Residents and business owners asked the Turlock Planning Commission to prevent homeless shelters from opening near their properties Thursday night, but the commission approved the by-right zoning area as proposed.
The proposed zoning area, just southeast of downtown Turlock, would allow for the construction of homeless shelters with just an over-the-counter permit, not requiring Planning Commission or City Council review if certain standards are met. There would be no requirement that a shelter be constructed in the zone, nor city funding for shelters, simply permission to construct shelters which meet a predefined set of criteria.
The draft area is generally bounded by Lander Avenue on the west, A Street on the northwest, S. Center Street on the northeast, and F Street on the southeast. A peninsula stretches south along Lander Avenue to Linwood Avenue, and another peninsula travels southeast five blocks between Golden State Boulevard and First Street.
That puts a potential shelter too close to downtown businesses, said Turlock Downtown Property Owners Association Director Trina Walley, who asked for the A Street boundary to be pushed back to C Street or D Street.
And Gale Barnett, who owns a home on D Street where her daughter and two grandchildren live, asked about the safety of living near a shelter.
“It’s a danger to children. Not only children, but a lot of things have happened,” Barnett said, citing loitering and urination in her yard. “... It’s just a real big problem.”
But such a zoning area has to exist somewhere in Turlock, per 2007’s State Senate Bill 2, which mandates all cities create an area where shelters are allowed. Turlock does not currently comply, as shelters are either defined as non-permitted or require a Conditional Use Permit in each zone.
Should Turlock not comply with SB2, the state could withhold housing grants and transportation funding.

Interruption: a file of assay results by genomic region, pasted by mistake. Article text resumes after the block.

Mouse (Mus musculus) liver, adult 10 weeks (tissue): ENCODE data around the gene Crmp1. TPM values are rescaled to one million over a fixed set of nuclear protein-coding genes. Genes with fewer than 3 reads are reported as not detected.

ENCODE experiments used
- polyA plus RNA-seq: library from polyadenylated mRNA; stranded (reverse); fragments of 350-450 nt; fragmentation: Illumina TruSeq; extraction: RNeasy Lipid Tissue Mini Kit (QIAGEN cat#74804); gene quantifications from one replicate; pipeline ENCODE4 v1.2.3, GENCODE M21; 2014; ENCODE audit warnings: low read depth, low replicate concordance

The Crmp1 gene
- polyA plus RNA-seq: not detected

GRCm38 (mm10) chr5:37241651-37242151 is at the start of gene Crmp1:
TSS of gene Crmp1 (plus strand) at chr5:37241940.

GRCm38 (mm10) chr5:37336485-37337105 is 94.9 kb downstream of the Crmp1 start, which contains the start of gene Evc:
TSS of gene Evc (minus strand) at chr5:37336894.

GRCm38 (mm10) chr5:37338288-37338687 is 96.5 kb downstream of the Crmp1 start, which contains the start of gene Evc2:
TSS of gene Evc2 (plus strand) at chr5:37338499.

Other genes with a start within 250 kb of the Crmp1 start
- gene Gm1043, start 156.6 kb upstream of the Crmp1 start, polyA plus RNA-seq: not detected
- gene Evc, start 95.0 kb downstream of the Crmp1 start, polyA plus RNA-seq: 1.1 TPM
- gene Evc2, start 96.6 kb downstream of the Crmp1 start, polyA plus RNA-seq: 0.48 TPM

The state standards also mandate that the area be large enough to construct shelters to house Turlock’s share of the homeless population. The City Council decided that number should be 200 beds.
The boundaries, as defined, theoretically house about 1,245 beds worth of capacity. But only six or seven property owners within the boundaries have said they would sell or rent space to a shelter, leaving just room for 636 beds. Should the boundaries be revised smaller, the zone could lose several properties, making the area not comply with the state mandate.
“The reason they have SB2 is none of us want something that could be potentially dangerous in our back yard,” said Jeff Woods, Turlock Gospel Mission executive director.
Woods said he, and other local homeless providers, don’t intend to run that sort of facility in Turlock. He said the providers are cognizant of the struggles related to Turlock’s old B Street shelter, and hope to get people out of homelessness, not “inflict emotional pain” on nearby residents.
Woods also said that the impacts of shelters are less related to the boundaries than the standards applied to those shelters. Among the standards required of shelters in the new zone: that shelters be placed a minimum of 300 feet from a park or school, employ state-licensed security guards, follow Turlock design guidelines and zoning ordinances, shield outdoor areas from public view if within 150 feet of a residential zone, and light parking, pedestrian, and entry areas, with lighting directed away from adjacent uses. Adequate management must be present during hours of operation, loitering must be prevented during off-hours, security plans must be drafted, and stays cannot exceed the maximum set by state law.
Those conditions – and the boundaries – were drafted based on public input at a February 2010 meeting. The zone was then revised based on input from the Turlock City Council, made smaller and to exclude residential areas in hopes of reducing impacts as much as possible.
“It’s not something that staff just showed up with a report today and said, here it is,” said Planning Commission Chairman Michael Brem.
The boundaries were proposed to house as many homeless people as possible, Brem said, while keeping shelters close to existing homeless service providers. He went on to say that the conditions – and the will of the city – would prevent a situation like B Street from occurring once again.
“I’m willing to support this and send it to city council and see what they say,” Brem said, before a unanimous vote in favor of the ordinance amendment.
The Turlock City Council will have the final say on the zone, which could yet be revised. Their decision is expected at the council’s regularly scheduled June 12 meeting.
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